VPA mainly updates the resources inside the deployment or replication controller specs
When pods are restarted the new resources all applied to the created instances.
A few points to consider as you rollout the VPA:
Cluster Autoscaler (CA) scales your cluster nodes based on pending pods. It periodically checks whether there are any pending pods and increases the size of the cluster if more resources are needed and if the scaled-up cluster is still within the user-provided constraints. CA interfaces with the cloud provider to request more nodes or deallocate idle nodes. It works with GCP, AWS, and Azure. Version 1.0 (GA) was released with Kubernetes 1.8.
High-level CA workflow
The CA checks for pods in a pending state at a default interval of 10 seconds.
When If there are one or more pods in a pending state because of there are not enough available resources on the cluster to allocate on the cluster them, then it attempts to provision one or more additional nodes.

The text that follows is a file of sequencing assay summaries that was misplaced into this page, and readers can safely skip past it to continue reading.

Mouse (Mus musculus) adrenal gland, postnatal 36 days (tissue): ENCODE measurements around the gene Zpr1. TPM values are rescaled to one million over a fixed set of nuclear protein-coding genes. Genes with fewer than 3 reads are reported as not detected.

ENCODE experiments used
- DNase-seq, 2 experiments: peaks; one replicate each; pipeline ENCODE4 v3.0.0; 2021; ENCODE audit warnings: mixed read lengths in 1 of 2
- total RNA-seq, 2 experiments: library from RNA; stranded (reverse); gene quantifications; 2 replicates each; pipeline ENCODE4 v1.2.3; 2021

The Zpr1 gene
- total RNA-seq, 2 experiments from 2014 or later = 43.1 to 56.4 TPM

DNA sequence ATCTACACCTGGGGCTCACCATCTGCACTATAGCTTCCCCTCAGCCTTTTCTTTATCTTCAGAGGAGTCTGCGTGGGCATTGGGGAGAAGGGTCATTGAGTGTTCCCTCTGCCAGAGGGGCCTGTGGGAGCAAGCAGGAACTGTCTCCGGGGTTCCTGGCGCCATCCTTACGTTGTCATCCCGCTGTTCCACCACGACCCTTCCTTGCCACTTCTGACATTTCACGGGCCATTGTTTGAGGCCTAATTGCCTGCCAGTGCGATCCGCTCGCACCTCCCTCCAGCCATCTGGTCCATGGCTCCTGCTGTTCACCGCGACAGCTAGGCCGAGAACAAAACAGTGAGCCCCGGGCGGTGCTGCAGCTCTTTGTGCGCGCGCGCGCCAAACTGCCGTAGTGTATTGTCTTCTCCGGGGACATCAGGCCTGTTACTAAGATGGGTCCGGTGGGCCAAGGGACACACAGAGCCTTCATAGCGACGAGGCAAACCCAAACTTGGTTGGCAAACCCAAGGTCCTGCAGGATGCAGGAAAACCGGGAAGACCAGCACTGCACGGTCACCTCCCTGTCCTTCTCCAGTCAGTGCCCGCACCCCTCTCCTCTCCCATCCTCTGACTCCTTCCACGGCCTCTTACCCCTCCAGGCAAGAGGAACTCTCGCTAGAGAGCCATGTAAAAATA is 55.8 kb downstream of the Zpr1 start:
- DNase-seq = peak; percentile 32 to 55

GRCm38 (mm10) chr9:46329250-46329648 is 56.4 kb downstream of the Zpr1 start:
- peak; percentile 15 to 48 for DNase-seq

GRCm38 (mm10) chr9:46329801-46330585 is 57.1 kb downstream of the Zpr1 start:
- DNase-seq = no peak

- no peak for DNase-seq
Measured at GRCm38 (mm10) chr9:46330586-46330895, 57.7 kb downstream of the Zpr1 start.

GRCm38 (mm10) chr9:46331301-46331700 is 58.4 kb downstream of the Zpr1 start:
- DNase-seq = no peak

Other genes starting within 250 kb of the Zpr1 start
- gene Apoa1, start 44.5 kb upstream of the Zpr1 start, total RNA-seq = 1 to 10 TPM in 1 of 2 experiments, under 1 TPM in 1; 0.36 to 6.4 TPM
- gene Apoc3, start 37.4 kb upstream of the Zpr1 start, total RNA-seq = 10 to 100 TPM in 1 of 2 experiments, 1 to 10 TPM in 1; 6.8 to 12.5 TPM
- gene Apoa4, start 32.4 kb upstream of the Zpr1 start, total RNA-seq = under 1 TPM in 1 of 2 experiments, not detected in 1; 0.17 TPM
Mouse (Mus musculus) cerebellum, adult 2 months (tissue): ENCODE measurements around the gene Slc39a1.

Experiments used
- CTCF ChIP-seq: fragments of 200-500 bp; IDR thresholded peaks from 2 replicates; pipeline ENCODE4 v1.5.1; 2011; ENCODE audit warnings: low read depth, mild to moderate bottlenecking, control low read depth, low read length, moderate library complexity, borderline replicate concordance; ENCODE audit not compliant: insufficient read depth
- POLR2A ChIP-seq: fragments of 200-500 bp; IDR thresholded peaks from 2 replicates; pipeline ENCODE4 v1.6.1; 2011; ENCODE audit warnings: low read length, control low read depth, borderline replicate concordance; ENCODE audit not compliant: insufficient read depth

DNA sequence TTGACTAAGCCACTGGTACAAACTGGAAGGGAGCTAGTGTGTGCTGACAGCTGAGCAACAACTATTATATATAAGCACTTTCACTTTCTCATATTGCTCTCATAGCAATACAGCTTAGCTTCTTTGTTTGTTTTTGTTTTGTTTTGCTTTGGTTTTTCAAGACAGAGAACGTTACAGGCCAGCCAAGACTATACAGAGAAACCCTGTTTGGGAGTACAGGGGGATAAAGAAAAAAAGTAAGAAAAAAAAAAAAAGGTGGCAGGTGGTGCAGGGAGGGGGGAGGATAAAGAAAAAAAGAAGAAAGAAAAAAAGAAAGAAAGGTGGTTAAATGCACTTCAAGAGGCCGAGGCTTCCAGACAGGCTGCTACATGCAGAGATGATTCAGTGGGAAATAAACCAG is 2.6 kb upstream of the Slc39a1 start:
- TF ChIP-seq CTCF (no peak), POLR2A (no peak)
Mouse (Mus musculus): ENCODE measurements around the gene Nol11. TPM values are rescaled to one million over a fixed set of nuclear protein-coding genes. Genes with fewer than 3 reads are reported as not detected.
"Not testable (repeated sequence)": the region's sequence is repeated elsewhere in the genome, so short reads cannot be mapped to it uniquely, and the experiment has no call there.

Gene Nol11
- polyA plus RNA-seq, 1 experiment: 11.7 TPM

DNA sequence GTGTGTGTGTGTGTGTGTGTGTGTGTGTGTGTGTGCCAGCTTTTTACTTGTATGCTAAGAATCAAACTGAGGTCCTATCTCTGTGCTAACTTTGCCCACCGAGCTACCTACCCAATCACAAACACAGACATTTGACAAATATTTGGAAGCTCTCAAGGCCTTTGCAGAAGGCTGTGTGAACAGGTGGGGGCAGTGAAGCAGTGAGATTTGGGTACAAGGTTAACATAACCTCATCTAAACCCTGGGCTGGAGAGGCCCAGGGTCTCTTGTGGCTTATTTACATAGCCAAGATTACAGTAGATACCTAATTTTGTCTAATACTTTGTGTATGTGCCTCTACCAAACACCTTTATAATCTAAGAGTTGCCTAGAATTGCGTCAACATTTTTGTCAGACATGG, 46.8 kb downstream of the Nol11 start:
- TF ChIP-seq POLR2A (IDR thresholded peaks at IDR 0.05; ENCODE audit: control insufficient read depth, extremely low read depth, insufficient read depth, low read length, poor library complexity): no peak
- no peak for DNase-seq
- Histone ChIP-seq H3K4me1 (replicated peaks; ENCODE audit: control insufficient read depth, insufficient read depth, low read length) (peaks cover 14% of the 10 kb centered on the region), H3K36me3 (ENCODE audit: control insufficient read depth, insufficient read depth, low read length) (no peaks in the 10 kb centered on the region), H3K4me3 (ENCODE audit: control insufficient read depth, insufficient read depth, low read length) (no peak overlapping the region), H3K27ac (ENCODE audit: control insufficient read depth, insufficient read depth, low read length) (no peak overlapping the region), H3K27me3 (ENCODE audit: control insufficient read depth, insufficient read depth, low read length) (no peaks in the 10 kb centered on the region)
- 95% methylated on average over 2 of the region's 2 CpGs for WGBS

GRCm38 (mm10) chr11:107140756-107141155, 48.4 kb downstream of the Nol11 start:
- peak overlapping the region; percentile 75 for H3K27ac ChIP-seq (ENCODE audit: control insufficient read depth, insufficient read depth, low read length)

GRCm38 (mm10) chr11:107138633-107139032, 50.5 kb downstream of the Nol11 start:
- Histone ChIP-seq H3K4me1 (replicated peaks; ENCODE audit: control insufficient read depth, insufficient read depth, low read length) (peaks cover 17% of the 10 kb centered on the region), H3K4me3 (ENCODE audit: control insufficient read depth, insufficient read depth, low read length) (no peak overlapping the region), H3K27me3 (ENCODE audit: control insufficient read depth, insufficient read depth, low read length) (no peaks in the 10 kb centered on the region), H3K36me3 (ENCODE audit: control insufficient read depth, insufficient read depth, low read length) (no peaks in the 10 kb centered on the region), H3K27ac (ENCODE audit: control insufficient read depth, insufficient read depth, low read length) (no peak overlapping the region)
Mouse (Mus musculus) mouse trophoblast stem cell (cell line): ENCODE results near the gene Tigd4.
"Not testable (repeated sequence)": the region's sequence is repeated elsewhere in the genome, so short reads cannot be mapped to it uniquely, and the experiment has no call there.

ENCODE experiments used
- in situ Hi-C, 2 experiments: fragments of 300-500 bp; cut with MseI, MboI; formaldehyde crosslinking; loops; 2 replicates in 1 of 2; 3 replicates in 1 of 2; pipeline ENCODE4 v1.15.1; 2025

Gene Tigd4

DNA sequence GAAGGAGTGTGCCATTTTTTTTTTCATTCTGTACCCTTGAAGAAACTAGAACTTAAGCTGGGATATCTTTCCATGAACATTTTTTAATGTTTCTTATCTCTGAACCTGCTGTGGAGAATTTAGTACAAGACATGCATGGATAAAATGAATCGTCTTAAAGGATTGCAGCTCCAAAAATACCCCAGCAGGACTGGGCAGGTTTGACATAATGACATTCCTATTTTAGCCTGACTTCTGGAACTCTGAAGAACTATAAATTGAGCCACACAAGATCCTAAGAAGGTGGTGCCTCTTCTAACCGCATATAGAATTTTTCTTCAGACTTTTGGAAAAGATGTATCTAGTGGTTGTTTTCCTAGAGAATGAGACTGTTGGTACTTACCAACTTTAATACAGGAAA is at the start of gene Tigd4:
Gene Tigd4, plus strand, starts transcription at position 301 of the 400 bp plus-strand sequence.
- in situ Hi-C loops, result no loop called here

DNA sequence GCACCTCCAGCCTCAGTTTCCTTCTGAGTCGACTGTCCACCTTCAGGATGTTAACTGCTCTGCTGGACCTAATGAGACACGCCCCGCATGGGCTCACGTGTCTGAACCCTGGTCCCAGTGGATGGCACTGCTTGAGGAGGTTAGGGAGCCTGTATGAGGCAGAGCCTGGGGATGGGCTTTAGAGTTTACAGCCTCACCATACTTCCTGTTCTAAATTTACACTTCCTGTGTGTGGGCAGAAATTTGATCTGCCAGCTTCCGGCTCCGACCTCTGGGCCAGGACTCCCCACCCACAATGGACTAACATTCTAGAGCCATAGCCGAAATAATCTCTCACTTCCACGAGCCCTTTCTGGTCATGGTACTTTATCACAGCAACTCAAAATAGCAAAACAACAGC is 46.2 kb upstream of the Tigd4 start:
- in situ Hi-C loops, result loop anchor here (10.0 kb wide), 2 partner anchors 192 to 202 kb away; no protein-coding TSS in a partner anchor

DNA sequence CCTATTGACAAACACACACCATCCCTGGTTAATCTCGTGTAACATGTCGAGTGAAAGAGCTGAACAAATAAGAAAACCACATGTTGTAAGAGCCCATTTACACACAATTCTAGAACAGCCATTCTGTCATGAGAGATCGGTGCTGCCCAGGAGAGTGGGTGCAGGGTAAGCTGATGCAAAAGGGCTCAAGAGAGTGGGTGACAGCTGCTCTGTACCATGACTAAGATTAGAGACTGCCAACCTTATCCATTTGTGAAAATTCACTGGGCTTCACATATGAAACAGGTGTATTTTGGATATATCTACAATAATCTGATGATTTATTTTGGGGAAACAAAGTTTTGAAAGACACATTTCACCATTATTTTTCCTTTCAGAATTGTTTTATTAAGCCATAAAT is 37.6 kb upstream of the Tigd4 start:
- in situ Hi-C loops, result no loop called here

When the node is granted by the cloud provider, the node is joined to the cluster and becomes ready to serve pods.
Kubernetes scheduler allocates the pending pods to the new node. If some pods are still in the pending state, the process is repeated and more nodes are added to the cluster.
Consider these as you roll-out the CA
If you would like to reach nirvana autoscaling your Kubernetes cluster, you will need to use pod layer autoscalers with the CA. The way they work with each other is relatively simple as shown in the below illustration.
HPA or VPA update pod replicas or resources allocated to an existing pod.
If not enough nodes to run pods post scalability event, CA picks up the fact that some or all of the scaled pods are in pending state.
CA allocates new nodes
Pods are scheduled on the provisioned nodes.